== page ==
A rare oral mucosal lesion known as TUGSE, or traumatic ulcerative granuloma with stromal eosinophilia, has been identified as more prevalent in women. This condition manifests as a slow-healing ulcer with an elevated border, similar to oral squamous cell carcinoma. To confirm the diagnosis and rule out malignancy, a biopsy is necessary. TUGSE is believed to be triggered by trauma and typically resolves within a year, with recurrence being rare. The tongue is the most common location for TUGSE, followed by the buccal mucosa and vestibular mucosa. Less common sites include the floor of the mouth, retro molar area, gingiva, alveolar mucosa, lip, labial frenum, and palate. In children, TUGSE was previously referred to as Riga-Fede’s disease. Histopathologically, TUGSE is characterized by a chronic inflammatory infiltrate with eosinophils. The primary treatment involves a biopsy procedure, which promotes rapid healing of the lesion.
In a recent case report, a 28-year-old male patient experienced pain from a lesion on the floor of his mouth. Initially assuming it to be another episode of recurrent aphthous stomatitis/ulcers, the patient attempted topical treatments. However, the lesion persisted for two months without responding to these treatments. Subsequently, a biopsy was performed, revealing the characteristic features of TUGSE. Notably, the lesion resolved within two weeks after the procedure. It is important to note that the patient’s history of recurrent aphthous stomatitis/ulcers was unrelated to the development of TUGSE.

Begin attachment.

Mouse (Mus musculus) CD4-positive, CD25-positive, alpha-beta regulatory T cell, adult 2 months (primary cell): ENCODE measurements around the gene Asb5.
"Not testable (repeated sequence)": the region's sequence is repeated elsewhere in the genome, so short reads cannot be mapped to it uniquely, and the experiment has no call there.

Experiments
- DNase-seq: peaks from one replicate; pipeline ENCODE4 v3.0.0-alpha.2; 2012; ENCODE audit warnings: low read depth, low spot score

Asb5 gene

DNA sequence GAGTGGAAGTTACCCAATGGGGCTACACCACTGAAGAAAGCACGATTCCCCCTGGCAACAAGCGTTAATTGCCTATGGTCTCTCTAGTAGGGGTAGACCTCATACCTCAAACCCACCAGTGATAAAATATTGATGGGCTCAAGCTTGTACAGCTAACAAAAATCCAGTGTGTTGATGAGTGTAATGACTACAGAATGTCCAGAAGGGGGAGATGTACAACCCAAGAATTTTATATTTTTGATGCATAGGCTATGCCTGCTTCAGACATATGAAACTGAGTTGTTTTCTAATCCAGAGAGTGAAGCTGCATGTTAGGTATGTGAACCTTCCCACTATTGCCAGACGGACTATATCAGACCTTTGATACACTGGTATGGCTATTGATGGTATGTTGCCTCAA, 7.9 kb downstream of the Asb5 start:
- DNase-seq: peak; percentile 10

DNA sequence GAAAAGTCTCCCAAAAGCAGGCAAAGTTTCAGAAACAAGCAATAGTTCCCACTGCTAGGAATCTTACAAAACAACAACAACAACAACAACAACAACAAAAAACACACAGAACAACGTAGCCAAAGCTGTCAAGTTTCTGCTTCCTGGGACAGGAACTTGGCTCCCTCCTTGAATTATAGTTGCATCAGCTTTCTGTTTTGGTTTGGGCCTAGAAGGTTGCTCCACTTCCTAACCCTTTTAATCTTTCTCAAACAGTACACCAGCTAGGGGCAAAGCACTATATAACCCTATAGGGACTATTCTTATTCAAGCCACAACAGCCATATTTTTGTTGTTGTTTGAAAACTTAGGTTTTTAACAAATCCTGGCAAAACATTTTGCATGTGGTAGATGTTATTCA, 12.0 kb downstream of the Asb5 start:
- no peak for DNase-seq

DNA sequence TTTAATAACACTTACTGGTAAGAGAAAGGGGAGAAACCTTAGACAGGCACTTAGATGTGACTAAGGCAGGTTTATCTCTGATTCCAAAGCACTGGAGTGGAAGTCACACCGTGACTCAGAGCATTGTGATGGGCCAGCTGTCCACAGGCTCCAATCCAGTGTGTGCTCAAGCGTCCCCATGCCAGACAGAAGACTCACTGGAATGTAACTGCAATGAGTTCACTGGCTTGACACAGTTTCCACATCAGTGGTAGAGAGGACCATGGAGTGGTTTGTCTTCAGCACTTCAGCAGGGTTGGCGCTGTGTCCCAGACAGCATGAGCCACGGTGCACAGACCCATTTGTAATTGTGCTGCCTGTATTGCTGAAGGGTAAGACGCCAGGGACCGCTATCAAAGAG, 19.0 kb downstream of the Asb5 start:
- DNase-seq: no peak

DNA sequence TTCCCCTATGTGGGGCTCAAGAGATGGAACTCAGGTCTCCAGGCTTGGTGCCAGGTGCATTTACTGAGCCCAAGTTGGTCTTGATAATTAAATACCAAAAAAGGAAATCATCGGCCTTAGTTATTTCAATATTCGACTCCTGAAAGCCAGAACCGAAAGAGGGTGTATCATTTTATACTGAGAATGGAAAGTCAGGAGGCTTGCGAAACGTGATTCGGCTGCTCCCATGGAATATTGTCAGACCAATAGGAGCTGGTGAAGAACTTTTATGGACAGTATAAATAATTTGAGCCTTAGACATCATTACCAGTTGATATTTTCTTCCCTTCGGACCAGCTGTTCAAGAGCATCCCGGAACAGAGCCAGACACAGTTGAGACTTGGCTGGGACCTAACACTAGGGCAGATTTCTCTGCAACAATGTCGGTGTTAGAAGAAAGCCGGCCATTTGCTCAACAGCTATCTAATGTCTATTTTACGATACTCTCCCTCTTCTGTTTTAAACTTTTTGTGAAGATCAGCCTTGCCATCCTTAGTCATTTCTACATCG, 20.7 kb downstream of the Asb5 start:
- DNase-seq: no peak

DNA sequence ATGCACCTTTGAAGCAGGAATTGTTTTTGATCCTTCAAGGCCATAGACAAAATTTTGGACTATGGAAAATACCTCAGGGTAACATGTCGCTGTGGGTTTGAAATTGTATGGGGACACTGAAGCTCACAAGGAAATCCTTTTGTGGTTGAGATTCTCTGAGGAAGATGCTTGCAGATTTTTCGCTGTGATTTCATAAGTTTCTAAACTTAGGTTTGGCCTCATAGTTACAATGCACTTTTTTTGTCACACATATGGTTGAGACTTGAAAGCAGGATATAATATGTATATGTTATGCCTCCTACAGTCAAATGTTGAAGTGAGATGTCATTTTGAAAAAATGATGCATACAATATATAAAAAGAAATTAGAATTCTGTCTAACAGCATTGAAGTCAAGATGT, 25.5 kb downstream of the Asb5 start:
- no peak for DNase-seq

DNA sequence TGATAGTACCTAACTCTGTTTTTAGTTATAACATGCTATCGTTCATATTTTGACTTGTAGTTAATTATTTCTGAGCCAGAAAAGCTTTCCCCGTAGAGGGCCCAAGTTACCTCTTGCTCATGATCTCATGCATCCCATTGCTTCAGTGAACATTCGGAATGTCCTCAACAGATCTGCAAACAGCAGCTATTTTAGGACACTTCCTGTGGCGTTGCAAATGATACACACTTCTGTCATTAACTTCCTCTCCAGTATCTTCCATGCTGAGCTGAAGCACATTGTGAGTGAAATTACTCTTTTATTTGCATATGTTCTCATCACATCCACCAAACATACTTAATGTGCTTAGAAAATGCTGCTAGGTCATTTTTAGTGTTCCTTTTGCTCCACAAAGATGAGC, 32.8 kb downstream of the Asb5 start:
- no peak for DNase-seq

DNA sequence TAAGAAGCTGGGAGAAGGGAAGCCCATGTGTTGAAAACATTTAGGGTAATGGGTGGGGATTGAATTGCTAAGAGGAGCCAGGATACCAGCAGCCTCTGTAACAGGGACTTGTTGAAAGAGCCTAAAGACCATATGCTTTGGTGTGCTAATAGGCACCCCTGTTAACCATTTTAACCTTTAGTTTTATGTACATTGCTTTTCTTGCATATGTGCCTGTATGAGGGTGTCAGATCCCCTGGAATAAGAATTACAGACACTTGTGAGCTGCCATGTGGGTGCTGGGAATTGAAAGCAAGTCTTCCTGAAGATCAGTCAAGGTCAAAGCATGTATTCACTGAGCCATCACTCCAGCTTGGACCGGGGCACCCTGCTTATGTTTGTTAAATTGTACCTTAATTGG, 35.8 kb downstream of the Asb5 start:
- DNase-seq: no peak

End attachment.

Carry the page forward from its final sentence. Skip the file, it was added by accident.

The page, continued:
Histologically, TUGSE presents as a polymorphic inflammatory infiltrate consisting of histiocytes, T-lymphocytes, and eosinophils. In some cases, this infiltrate may extend into deeper tissues. There is no known association between TUGSE and recurrent aphthous stomatitis/ulcers. The differential diagnosis for TUGSE includes traumatic ulcers, oral squamous cell carcinoma, CD30 lymphoproliferative disorder, syphilis, Epstein-Barr virus mucocutaneous ulcers, and recurrent aphthous stomatitis/ulcers. Due to the resemblance of TUGSE to oral squamous cell carcinoma, biopsy plays a crucial role in achieving an accurate diagnosis.
In conclusion, TUGSE is a rare oral mucosal lesion that typically presents as a slow-healing ulcer with an elevated border. It is more commonly found in women and often affects the tongue. However, it can also occur in other sites, such as the floor of the mouth. To confirm the diagnosis and exclude malignancy, a biopsy is essential. TUGSE is believed to be triggered by trauma and usually resolves within a year, with recurrence being uncommon. Treatment primarily involves a biopsy procedure, which facilitates rapid healing of the lesion. Clinicians should be knowledgeable about the diagnosis, clinical appearance, natural course, and treatment of TUGSE, particularly when it occurs in less common locations like the floor of the mouth.